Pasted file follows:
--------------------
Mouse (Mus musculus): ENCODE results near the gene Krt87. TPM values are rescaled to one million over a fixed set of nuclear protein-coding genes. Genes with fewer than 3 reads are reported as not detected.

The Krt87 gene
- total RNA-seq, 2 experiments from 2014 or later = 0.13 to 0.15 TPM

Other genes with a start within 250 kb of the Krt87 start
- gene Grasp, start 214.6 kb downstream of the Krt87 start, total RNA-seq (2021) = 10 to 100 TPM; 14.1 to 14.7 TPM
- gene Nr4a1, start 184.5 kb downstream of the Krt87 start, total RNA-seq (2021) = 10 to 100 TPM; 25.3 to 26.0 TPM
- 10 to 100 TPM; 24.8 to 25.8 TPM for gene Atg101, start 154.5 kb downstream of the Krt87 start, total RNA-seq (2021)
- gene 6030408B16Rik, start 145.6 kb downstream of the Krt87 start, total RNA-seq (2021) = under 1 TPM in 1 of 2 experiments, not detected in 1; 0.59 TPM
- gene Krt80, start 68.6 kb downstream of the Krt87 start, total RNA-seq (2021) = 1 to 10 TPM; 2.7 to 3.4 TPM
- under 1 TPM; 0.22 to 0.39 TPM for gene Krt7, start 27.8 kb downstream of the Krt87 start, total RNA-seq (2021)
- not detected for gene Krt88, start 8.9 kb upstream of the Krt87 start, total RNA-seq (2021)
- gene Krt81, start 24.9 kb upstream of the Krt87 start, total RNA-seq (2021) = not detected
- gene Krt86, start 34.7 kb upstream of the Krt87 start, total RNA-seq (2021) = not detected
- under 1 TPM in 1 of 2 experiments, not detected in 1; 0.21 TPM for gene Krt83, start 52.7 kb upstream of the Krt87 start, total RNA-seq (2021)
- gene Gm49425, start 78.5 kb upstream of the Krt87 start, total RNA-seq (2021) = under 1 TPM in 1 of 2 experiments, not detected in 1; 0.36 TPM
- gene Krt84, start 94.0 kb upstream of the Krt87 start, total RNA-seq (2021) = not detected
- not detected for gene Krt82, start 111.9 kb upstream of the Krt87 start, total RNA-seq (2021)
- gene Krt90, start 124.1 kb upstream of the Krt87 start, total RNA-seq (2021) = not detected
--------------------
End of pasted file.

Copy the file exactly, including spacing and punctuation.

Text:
Mouse (Mus musculus): ENCODE results near the gene Krt87. TPM values are rescaled to one million over a fixed set of nuclear protein-coding genes. Genes with fewer than 3 reads are reported as not detected.

The Krt87 gene
- total RNA-seq, 2 experiments from 2014 or later = 0.13 to 0.15 TPM

Other genes with a start within 250 kb of the Krt87 start
- gene Grasp, start 214.6 kb downstream of the Krt87 start, total RNA-seq (2021) = 10 to 100 TPM; 14.1 to 14.7 TPM
- gene Nr4a1, start 184.5 kb downstream of the Krt87 start, total RNA-seq (2021) = 10 to 100 TPM; 25.3 to 26.0 TPM
- 10 to 100 TPM; 24.8 to 25.8 TPM for gene Atg101, start 154.5 kb downstream of the Krt87 start, total RNA-seq (2021)
- gene 6030408B16Rik, start 145.6 kb downstream of the Krt87 start, total RNA-seq (2021) = under 1 TPM in 1 of 2 experiments, not detected in 1; 0.59 TPM
- gene Krt80, start 68.6 kb downstream of the Krt87 start, total RNA-seq (2021) = 1 to 10 TPM; 2.7 to 3.4 TPM
- under 1 TPM; 0.22 to 0.39 TPM for gene Krt7, start 27.8 kb downstream of the Krt87 start, total RNA-seq (2021)
- not detected for gene Krt88, start 8.9 kb upstream of the Krt87 start, total RNA-seq (2021)
- gene Krt81, start 24.9 kb upstream of the Krt87 start, total RNA-seq (2021) = not detected
- gene Krt86, start 34.7 kb upstream of the Krt87 start, total RNA-seq (2021) = not detected
- under 1 TPM in 1 of 2 experiments, not detected in 1; 0.21 TPM for gene Krt83, start 52.7 kb upstream of the Krt87 start, total RNA-seq (2021)
- gene Gm49425, start 78.5 kb upstream of the Krt87 start, total RNA-seq (2021) = under 1 TPM in 1 of 2 experiments, not detected in 1; 0.36 TPM
- gene Krt84, start 94.0 kb upstream of the Krt87 start, total RNA-seq (2021) = not detected
- not detected for gene Krt82, start 111.9 kb upstream of the Krt87 start, total RNA-seq (2021)
- gene Krt90, start 124.1 kb upstream of the Krt87 start, total RNA-seq (2021) = not detected